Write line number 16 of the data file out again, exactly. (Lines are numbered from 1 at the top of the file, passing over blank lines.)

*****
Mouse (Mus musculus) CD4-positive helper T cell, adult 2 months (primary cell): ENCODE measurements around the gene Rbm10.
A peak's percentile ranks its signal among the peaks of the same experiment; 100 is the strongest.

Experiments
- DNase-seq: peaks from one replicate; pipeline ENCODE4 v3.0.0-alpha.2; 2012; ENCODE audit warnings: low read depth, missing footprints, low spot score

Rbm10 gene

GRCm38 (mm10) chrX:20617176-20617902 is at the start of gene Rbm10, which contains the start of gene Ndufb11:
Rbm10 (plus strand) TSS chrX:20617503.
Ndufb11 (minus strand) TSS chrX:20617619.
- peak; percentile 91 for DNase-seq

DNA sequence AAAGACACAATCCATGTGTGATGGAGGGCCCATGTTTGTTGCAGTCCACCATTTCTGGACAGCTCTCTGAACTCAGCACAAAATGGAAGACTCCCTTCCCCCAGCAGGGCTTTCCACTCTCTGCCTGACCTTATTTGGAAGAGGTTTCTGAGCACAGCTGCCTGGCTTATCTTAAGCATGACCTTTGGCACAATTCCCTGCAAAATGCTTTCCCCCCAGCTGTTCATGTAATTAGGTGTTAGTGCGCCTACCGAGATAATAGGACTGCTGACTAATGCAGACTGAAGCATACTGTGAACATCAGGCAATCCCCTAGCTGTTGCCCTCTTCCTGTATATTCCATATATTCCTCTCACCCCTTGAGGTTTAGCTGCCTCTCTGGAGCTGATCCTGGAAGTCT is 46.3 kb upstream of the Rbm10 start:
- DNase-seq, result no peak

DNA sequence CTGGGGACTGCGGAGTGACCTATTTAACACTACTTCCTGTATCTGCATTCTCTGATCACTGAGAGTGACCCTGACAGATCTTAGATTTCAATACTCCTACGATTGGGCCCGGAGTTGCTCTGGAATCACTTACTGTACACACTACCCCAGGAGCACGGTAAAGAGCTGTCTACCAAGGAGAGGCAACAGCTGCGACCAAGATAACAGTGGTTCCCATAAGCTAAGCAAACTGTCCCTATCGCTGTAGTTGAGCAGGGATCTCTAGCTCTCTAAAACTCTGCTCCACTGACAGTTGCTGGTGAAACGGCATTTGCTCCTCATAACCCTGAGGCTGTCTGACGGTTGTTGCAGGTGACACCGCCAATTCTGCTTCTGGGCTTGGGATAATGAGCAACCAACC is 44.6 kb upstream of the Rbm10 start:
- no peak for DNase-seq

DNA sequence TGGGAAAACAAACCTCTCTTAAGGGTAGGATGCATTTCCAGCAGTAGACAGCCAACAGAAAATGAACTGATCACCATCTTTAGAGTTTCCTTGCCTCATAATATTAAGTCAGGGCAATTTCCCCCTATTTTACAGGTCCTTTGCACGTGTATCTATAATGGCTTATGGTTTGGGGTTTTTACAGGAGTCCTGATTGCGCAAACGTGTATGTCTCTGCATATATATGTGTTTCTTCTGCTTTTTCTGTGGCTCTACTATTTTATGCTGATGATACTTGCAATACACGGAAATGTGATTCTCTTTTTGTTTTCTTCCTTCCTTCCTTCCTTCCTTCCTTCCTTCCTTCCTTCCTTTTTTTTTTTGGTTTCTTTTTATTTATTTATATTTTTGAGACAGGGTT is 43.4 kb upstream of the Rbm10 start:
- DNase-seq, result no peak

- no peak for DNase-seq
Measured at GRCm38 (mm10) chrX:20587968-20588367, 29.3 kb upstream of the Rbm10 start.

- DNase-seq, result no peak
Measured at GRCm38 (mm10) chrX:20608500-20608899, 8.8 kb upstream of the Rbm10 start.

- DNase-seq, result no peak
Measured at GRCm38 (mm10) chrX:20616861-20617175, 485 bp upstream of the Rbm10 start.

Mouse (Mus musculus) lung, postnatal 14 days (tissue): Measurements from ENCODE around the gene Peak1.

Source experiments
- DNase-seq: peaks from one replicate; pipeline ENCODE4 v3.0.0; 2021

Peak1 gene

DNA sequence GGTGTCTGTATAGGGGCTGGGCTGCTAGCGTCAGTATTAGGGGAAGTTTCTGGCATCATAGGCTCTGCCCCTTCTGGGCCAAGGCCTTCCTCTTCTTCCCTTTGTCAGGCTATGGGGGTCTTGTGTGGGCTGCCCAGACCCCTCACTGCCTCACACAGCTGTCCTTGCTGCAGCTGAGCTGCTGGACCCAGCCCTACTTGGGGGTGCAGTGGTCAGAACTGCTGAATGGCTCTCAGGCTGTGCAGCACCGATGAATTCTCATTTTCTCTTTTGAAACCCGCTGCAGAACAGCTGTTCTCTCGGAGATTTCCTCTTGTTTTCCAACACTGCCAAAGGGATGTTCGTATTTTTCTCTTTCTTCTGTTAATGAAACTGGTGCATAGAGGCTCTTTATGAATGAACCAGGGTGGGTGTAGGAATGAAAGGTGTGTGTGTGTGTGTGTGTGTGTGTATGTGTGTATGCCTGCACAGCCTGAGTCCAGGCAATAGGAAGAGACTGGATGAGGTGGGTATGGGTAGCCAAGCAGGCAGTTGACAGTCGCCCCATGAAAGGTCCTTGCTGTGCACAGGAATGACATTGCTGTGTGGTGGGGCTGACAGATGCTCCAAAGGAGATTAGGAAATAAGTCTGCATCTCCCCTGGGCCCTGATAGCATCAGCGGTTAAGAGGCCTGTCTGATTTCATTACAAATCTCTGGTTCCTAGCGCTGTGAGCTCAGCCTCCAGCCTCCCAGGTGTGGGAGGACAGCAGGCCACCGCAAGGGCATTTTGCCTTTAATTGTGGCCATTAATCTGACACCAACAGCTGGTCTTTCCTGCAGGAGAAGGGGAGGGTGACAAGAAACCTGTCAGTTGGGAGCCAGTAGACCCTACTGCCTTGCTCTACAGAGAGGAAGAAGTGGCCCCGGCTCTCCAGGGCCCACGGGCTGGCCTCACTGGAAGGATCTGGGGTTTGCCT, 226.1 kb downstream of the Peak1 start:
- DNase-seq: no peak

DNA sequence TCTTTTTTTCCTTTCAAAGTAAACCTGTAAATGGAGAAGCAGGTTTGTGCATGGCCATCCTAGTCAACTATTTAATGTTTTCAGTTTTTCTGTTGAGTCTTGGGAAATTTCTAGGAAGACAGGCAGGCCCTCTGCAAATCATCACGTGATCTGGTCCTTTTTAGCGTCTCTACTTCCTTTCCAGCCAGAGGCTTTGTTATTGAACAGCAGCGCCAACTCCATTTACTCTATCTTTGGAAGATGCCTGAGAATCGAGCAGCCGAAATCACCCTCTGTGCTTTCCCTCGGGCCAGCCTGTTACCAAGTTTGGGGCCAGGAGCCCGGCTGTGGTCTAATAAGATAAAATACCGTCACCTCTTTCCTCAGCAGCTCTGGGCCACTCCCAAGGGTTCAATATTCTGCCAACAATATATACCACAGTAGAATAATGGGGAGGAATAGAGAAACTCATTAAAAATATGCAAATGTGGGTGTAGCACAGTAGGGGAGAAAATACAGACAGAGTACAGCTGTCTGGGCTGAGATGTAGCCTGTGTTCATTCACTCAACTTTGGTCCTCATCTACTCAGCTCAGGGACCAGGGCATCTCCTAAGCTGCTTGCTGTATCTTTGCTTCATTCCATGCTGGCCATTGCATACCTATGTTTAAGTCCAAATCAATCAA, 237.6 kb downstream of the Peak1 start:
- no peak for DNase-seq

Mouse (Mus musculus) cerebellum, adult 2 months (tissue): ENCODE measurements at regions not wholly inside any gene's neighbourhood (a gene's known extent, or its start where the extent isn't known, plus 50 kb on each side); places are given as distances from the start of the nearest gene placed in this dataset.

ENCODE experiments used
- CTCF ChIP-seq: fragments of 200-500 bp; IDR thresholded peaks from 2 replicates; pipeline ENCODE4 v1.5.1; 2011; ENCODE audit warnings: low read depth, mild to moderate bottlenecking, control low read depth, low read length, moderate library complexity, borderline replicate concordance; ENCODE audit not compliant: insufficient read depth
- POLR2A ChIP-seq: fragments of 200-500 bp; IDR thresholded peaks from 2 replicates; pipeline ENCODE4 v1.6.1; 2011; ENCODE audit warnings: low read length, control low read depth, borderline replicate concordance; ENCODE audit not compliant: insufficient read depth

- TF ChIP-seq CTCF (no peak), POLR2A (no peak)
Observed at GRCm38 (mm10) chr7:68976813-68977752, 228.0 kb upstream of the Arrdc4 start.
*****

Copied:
- no peak for DNase-seq